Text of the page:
Contracts are everywhere in business. From online click-through agreements to the service contracts you use with your clients and customers, contracts are simply part of doing business in the modern world. And in this day and age where information is quite literally at our fingertips and just a Google search away, it’s all too easy to throw an agreement together or borrow a sample from an internet website.
But contracts are like the rules to a game. A game of Uno will almost certainly end in a fight if half the players aren’t aware of the unwritten “house rules,” if sections of the rule book are missing, or if the rules say one thing but the drafter meant something completely different. The rules need to be clear and unambiguous from the start, and they need to address as many “what-ifs” as possible.
Here are 5 red flags to watch for before signing any business contract.
Do you truly understand everything in the contract? Don’t just rely on what the other side says about the contract. If something doesn’t work out, the courts do not care about what you “thought” you were signing or what the document “should have” said. The only thing that really matters is what’s actually in the document.
Are there any words, phrases, or sentences that you aren’t sure about? Is there anything in the contract that doesn’t match your discussions or negotiations with the other side? Is there some “boilerplate” language that doesn’t really apply? For example, in reviewing commercial leases, clients often tell us about various maintenance tasks the landlord has supposedly agreed to and the types of repairs that the landlord will be responsible for making. Inevitably, these promises haven’t made it into the actual lease agreement. The time to fix these issues is before signing the lease, not after getting an expensive repair bill.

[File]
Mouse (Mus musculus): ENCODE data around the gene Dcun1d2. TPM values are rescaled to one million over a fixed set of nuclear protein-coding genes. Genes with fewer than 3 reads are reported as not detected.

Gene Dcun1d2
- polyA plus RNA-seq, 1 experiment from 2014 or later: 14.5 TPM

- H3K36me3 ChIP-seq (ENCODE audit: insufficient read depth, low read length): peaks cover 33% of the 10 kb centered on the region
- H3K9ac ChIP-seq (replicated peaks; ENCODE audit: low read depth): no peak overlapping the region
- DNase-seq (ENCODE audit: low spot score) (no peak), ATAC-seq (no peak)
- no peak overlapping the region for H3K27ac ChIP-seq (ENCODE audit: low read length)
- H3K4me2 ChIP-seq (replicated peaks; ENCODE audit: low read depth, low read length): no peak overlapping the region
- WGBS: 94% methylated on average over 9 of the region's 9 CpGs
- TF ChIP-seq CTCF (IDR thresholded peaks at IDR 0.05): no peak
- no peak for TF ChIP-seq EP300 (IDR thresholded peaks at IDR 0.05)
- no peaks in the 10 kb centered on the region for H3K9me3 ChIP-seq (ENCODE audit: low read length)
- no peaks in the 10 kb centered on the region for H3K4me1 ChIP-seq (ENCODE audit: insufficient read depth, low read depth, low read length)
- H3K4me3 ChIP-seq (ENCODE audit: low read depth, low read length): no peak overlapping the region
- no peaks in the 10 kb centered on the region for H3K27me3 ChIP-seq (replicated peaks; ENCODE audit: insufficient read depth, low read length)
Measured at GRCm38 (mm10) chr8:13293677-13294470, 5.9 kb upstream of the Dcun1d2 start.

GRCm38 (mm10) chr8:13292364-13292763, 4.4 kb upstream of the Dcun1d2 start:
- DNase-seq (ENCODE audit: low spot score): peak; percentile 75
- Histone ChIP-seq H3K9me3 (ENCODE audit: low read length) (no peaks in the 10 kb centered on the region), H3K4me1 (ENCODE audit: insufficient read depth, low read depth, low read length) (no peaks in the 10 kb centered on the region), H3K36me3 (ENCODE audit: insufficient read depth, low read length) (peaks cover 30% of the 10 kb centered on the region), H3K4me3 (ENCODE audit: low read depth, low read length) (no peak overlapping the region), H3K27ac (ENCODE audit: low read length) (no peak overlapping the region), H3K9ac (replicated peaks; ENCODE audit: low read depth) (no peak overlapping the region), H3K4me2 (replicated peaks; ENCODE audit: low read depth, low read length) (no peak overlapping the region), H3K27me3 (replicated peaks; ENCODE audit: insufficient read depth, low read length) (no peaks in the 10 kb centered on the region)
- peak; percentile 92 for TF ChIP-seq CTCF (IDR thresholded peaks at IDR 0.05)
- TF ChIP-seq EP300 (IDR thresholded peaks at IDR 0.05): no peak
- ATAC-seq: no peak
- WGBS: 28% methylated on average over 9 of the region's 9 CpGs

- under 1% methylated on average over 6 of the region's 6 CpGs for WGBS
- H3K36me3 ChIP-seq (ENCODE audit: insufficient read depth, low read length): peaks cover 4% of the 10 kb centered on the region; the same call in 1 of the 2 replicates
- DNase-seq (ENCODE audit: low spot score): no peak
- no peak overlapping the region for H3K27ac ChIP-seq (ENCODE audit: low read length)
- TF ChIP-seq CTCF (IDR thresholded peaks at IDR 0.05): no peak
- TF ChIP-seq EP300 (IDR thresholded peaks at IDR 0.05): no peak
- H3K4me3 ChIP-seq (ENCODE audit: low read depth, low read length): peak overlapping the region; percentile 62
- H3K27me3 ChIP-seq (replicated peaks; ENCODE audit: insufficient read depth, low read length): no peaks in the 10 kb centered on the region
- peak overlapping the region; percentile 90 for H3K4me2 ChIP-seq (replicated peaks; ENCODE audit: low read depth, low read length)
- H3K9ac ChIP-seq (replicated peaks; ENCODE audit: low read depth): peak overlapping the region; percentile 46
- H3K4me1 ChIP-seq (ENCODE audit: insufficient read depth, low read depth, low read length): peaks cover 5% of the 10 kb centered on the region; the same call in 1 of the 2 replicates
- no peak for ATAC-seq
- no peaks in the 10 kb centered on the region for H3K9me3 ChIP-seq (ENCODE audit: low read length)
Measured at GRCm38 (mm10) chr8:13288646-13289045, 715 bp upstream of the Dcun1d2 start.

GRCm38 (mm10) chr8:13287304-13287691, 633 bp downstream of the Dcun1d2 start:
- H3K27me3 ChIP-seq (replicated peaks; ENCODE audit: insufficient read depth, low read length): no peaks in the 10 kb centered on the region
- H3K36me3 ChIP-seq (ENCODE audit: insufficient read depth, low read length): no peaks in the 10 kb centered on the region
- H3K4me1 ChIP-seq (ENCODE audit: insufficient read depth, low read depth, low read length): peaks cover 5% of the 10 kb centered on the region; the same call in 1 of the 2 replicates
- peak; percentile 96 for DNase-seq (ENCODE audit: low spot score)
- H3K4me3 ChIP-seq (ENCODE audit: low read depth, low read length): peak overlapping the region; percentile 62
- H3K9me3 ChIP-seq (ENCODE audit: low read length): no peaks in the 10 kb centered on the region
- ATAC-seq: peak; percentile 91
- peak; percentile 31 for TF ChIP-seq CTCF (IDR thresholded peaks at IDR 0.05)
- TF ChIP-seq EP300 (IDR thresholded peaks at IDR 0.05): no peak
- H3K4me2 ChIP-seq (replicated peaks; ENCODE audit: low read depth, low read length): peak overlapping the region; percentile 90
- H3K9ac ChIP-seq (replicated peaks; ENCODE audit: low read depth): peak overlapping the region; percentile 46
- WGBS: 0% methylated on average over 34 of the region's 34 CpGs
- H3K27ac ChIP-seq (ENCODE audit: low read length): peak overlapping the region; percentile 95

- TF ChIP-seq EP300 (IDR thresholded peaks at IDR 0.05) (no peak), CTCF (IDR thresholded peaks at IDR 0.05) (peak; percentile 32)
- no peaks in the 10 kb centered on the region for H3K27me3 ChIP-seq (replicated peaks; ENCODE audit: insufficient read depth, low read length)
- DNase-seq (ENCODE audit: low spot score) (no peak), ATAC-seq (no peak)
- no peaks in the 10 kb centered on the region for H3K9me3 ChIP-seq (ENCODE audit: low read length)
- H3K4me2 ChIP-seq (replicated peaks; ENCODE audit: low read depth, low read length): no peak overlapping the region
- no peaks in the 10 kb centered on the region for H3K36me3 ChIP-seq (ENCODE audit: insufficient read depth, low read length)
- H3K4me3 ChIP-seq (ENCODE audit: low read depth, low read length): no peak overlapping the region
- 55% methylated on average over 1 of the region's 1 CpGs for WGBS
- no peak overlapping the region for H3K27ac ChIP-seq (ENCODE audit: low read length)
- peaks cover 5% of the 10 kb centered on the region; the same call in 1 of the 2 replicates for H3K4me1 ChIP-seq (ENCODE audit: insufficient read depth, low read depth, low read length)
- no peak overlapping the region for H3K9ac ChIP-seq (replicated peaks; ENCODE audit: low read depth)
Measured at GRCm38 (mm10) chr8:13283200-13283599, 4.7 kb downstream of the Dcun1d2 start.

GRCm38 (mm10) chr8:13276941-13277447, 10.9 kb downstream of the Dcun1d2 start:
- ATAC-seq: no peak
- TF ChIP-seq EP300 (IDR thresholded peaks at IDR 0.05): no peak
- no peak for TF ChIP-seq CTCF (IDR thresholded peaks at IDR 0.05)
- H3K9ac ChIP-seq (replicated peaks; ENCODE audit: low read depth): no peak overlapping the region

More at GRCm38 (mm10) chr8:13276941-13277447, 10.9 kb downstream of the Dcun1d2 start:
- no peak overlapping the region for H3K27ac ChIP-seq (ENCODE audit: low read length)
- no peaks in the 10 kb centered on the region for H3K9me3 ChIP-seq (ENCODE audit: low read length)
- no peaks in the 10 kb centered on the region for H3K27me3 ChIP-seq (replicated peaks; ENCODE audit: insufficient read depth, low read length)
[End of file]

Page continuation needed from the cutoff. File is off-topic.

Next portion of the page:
These situations can easily be innocent mistakes. Perhaps someone simply forgot to update the standard terms. But once the contract is signed, it’s too late to go back to “what we really meant” or “what they really promised.”
2. Not Planning for Possible Disputes
Business disputes happen. It’s much better to plan for possible disputes while everyone likes and trusts each other than to wait for someone to start threatening litigation. Instead of leaving the “what ifs” to chance, ask yourself: What all could possibly go wrong? What should we do about it if that happens? Both sides will be much more reasonable when answering these questions before the contract is signed than they will once something has actually gone awry. For example, if it’s important that the services are provided by a deadline, then what is going to happen if that deadline is missed or pushed back? What if your business paid for the services beforehand? What if the services aren’t up to par?
Because litigation is incredibly expensive and time consuming, it also pays to consider ways to keep costs down. For example, we’ll often add a cooling off period to an agreement: Before running to the courthouse, the parties can agree to spend 30 days negotiating a resolution in good faith. Or they can bring in a neutral mediator to try to resolve the dispute short of litigation. And if it really does come down to litigation, where will the case be filed? Many internet form agreements call for the use of New York or California courts. Do you really want the travel expense, not to mention time away from your business and having to find an attorney in another state, just to get your dispute resolved?